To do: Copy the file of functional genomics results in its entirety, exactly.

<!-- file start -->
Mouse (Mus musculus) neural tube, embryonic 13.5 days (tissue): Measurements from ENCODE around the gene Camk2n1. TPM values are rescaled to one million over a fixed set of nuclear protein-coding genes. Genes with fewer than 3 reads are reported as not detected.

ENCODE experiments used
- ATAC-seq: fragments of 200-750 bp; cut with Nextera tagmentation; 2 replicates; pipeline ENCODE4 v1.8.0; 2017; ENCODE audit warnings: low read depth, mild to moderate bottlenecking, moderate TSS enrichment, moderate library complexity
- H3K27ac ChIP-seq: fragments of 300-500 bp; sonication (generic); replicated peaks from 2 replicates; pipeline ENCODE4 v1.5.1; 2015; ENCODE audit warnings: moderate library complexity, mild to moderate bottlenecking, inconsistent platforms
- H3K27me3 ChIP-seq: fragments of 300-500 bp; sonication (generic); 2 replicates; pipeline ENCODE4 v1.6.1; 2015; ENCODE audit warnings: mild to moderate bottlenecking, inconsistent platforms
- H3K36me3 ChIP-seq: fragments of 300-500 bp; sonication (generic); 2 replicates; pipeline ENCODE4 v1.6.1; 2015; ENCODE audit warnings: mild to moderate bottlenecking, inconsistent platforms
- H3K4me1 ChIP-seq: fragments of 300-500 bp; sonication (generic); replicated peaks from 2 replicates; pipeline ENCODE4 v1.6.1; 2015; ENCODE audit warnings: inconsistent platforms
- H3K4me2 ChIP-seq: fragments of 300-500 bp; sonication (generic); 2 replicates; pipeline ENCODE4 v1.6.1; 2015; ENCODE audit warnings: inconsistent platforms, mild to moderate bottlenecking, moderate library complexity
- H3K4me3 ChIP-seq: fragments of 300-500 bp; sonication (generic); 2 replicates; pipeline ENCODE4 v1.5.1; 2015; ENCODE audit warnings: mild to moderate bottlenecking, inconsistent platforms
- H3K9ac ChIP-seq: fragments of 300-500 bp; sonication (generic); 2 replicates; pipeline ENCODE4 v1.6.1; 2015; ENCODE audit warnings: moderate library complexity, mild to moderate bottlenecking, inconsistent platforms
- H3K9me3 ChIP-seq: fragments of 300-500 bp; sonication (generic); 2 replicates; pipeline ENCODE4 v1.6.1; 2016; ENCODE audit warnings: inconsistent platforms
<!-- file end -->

Mouse (Mus musculus) neural tube, embryonic 13.5 days (tissue): Measurements from ENCODE around the gene Camk2n1. TPM values are rescaled to one million over a fixed set of nuclear protein-coding genes. Genes with fewer than 3 reads are reported as not detected.

ENCODE experiments used
- ATAC-seq: fragments of 200-750 bp; cut with Nextera tagmentation; 2 replicates; pipeline ENCODE4 v1.8.0; 2017; ENCODE audit warnings: low read depth, mild to moderate bottlenecking, moderate TSS enrichment, moderate library complexity
- H3K27ac ChIP-seq: fragments of 300-500 bp; sonication (generic); replicated peaks from 2 replicates; pipeline ENCODE4 v1.5.1; 2015; ENCODE audit warnings: moderate library complexity, mild to moderate bottlenecking, inconsistent platforms
- H3K27me3 ChIP-seq: fragments of 300-500 bp; sonication (generic); 2 replicates; pipeline ENCODE4 v1.6.1; 2015; ENCODE audit warnings: mild to moderate bottlenecking, inconsistent platforms
- H3K36me3 ChIP-seq: fragments of 300-500 bp; sonication (generic); 2 replicates; pipeline ENCODE4 v1.6.1; 2015; ENCODE audit warnings: mild to moderate bottlenecking, inconsistent platforms
- H3K4me1 ChIP-seq: fragments of 300-500 bp; sonication (generic); replicated peaks from 2 replicates; pipeline ENCODE4 v1.6.1; 2015; ENCODE audit warnings: inconsistent platforms
- H3K4me2 ChIP-seq: fragments of 300-500 bp; sonication (generic); 2 replicates; pipeline ENCODE4 v1.6.1; 2015; ENCODE audit warnings: inconsistent platforms, mild to moderate bottlenecking, moderate library complexity
- H3K4me3 ChIP-seq: fragments of 300-500 bp; sonication (generic); 2 replicates; pipeline ENCODE4 v1.5.1; 2015; ENCODE audit warnings: mild to moderate bottlenecking, inconsistent platforms
- H3K9ac ChIP-seq: fragments of 300-500 bp; sonication (generic); 2 replicates; pipeline ENCODE4 v1.6.1; 2015; ENCODE audit warnings: moderate library complexity, mild to moderate bottlenecking, inconsistent platforms
- H3K9me3 ChIP-seq: fragments of 300-500 bp; sonication (generic); 2 replicates; pipeline ENCODE4 v1.6.1; 2016; ENCODE audit warnings: inconsistent platforms